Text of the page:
Although most of the Leland music programs were pretty awful, there were some highlights. First was Joy Taylor, who taught fourth grade for many years. Joy had a piano in her class room — she played and had her students sing every day. She organized a group of student volunteers that regularly rehearsed at school and performed for the residents at the hospital in Northport and the Lamplighters. Joy’s group was amazing and our kids loved being in it.
    She tried to continue the group after she retired, but things didn’t work out. It would be worth calling her and asking her about the group.

    Dwayne Gardner, who retired from being the music and band teacher several years ago, produced elementary school concerts that were just awful. But, he did an amazing job with the high school kids. His jazz band and swing choir were great — clearly his niche.

    Dwayne’s replacement, Jennie Fenton, came from a marching band background. Leland is definitely not marching band or pep band material. Jennie was not the right fit for Leland and although she worked hard, she was denied tenure and let go.

    The other bright spot has been the musical productions produced by Jeremy Evans over the past several years. He works well with the students and the musicals have continuously been a big hit with the students and community.
    I was glad to hear he is taking the music program forward with guitar and piano.

    Music programs always seem to struggle in the public school budget. Music and art are often the first targets for budget cuts, but are essential in the development of every child. Both areas allow the child to explore their unique talents, to feel comfortable with whom they are. There have been numerous studies done on the benefits of music on brain development. The discipline of practicing day after day, year after year leads to a well balanced adult who understands commitment and personal responsibility, as well as problem solving skills. Best of all, music inspires and defines us. It is a permanent part of our soul.

    I have taught violin on a private basis for almost 25 years. Some of the families I have worked with have been wealthy, others have been living on a very limited income. However, all of the parents who have brought their children to me for lessons have one thing in common — they feel that music is an integral part of their child’s education. They are committed to practicing with their child(ren) every day and recognize how important a music environment is. Their children grow up to be successful musicians and professionals. Some of my students have found music to be their true passion and make it their profession.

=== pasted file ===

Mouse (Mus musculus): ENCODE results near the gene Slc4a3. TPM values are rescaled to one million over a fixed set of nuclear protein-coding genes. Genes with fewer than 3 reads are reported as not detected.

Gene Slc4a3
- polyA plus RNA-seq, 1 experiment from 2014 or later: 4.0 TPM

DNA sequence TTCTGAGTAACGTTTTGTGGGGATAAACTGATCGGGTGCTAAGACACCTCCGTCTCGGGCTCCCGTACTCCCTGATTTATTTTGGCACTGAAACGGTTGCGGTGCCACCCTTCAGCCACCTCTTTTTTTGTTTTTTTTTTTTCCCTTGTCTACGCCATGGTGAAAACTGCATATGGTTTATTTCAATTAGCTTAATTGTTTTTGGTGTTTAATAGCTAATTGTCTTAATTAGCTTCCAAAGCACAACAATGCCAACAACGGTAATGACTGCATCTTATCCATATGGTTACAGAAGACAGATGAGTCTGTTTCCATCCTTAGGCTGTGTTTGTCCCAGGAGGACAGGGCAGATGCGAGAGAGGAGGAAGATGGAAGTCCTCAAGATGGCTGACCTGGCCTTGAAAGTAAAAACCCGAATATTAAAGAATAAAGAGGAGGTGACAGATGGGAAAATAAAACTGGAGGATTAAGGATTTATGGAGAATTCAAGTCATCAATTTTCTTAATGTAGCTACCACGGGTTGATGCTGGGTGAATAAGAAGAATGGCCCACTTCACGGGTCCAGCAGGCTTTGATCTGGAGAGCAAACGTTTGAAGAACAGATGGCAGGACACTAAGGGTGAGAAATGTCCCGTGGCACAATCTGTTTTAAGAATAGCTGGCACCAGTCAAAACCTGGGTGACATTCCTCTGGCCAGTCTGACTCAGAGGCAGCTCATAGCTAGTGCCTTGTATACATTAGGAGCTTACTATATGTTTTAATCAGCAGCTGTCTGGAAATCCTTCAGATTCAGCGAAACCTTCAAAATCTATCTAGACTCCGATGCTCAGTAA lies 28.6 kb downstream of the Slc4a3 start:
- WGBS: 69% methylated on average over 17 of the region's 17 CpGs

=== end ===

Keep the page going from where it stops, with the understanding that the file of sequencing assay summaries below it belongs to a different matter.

I have had many parents tell me that “I wish my parents had never let me quit playing the piano/violin,clarinet,trumpet, etc.” Not once has a parent expressed pleasure that their OWN parents actually let them quit playing an instrument. These parents are committed to their children’s success in music and their children stick with their music studies.

    Even though I live in Leelanau County, I maintain my music studio in TC. My students come from GT County, Leelanau, Benzie, and a few others. I have found it is best to be centered in TC, given the geographic spread of the northern MI population.

    Ever since moving north, I have felt that the TC area needed a community music center. Interlochen is west of TC and focuses on advanced students only, many of them from areas outside the US. The local music teachers are scattered about the Grand Traverse area and although we know each other, we don’t often get to actually work side by side.

    About four years ago, I started working with another local music teacher, Chris Williams, to develop a music home for local teachers and students. We are in the process of finishing up the final details on our project and should be opening our doors to the community within the next two weeks. We bought an old building on East Eighth Street near the library, gutted it, brought it up to commercial code, and will be teaching there. We expect other local music teachers to join us. If you’d like to read more about our project, we have our web page under construction at: traversemusic.com You can also ask Jodi about her experience as a music parent.

    Thanks for starting this thread regarding music lessons. I look forward to future posts by you and others.

  • #1107
    Profile photo of kate
    Kate
    Participant

    Crooked Tree Arts Center offers free– yes, free– youth strings programs once a week after school. Noah picked up the cello this year, which he just loves….mostly because he thinks his instructor, Robert Dudd, is “cool.” In Harbor Springs, things are pretty traditional on the music program front, but I have to say, I think what you all have going on in Leland is way, way ahead of the curve! The idea of opening up the world of music for students as individuals– well, it sounds like the proof is in the playing at your house.